Ministers, policymakers, senior government officials, and civil society organizations lay out national pathways to address obstacles and opportunities before national land institutions in the implementation of reforms
October 12, 2021, LOME – More than 15 countries have come together over the course of three-days to assess progress on collective land rights reforms in Africa, and debate strategies to advance them at the African Land Institutions Network for Community Rights (ALIN) Conference 2021.
Convened in the Togolese capital, Lomé, over 100 in-person delegates and other virtual participants chart potential changes for more sustainable, equitable, resilient and secure community lands in view of improving the lives of millions of farmers and pastoralists.
The process will culminate in a better management of land-based intra-community conflict, and conflict between foreign investors and communities.
To inspire national delegates for the day’s work, the Togolese Minister for Urban Settlement, Housing and Land Reform H.E. Koffi Tsolenyanu stressed that advancing community land is indispensable in the emerging global coalitions and would champion further progress.
“The writer Mike Hallan cries, Ma terre, ma vie en devenir (My land, my life in becoming) because land is at the center of everything we can ever do to shape our lives,” H.E. Tsolenyanu said during his opening remarks. “That’s why Agenda 2063 of the African Union declares that land governance should constitute the driving force for the continent’s development.”
Effective land institutions and monitored frameworks are necessary for such tenure progress. “Creating a cadre for constant consultation in view of learning and sharing is why we are holding ALIN Conference.”
Togo has made recent commendable progress in securing community land rights. Referring to the power of multi-stakeholder platforms in such process, ILC Regional Coordinator Audace Kubwimana called Togo’s approach “a prime example of how joint political action can lead to broader results on the ground.”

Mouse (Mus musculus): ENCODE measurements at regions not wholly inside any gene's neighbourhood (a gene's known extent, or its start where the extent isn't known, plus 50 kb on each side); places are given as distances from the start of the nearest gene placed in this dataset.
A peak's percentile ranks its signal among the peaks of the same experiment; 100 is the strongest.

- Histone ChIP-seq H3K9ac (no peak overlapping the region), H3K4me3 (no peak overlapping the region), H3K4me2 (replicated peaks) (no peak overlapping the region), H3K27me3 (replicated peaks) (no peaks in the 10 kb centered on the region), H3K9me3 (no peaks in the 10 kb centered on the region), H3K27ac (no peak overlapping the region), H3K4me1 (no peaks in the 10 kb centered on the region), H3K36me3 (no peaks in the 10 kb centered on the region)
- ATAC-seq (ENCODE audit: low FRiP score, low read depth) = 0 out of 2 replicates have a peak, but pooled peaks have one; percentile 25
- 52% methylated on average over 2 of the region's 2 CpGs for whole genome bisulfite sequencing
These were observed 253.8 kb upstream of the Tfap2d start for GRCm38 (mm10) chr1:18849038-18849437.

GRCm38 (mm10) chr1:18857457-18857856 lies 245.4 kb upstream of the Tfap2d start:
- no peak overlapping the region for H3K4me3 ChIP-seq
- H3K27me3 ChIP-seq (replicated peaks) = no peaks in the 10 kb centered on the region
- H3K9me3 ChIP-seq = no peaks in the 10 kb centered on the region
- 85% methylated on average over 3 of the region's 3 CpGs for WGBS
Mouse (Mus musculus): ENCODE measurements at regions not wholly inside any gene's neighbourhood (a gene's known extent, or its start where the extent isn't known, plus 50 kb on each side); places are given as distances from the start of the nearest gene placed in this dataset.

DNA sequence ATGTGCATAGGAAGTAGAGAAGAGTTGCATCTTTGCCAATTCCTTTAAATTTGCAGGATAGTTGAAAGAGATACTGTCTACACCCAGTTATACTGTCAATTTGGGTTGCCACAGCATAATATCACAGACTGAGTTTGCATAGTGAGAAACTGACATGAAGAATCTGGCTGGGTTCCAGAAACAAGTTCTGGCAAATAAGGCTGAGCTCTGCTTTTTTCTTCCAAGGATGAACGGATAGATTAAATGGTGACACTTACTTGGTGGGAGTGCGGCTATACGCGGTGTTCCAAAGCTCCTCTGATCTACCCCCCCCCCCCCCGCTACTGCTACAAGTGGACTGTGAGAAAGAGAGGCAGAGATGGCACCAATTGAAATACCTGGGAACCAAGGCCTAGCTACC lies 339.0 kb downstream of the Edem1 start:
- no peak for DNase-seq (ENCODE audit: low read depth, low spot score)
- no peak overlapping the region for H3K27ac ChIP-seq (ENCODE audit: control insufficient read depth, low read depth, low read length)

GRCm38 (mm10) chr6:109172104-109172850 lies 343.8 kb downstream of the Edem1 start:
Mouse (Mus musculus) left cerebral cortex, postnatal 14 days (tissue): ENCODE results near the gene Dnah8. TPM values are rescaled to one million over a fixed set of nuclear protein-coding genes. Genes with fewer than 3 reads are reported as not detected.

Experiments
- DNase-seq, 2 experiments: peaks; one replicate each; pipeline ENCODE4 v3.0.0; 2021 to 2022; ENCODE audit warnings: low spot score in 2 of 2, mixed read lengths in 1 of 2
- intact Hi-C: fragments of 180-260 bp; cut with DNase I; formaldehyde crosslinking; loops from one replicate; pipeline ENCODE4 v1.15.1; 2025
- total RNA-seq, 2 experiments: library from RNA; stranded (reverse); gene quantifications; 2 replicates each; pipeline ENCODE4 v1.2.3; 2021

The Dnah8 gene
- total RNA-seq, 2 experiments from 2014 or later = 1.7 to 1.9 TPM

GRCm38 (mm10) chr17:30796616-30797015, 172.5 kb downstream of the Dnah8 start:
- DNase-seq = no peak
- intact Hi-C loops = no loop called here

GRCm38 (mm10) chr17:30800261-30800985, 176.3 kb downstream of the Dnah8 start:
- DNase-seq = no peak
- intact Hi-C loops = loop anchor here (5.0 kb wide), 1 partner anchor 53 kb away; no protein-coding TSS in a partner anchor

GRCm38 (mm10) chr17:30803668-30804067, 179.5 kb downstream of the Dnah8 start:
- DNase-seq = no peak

Learning from what has been done in Togo was reechoed by Rights and Resources Initiative’s Coordinator Solange Bandiaky.
“Togo is a country that is cited as an example of successful land reform in Africa because the 2018 law on the Land and Property Code of Togo recognises customary community rights in its articles 6 and 628,” said Bandiaky, who is also President of Rights and Resources Group.
ALIN Conference was held in 2017 in Accra and in 2019 in Antananarivo. The 2021 edition will assess progress since delegates’ last meeting in Antananarivo, discuss strategies to expand community land rights today, and reflect on the roles and functions of – and collaboration among – land institutions.
About the African Land Institutions Network for Community Rights
The African Land Institutions Network for Community Rights (ALIN) is a platform for continued experience and knowledge sharing on advancing community land rights. It serves as a community of practice through which members reinforce their capacities, foster dialogue, and promote information dissemination. The Network provides an accountability mechanism to measure progress.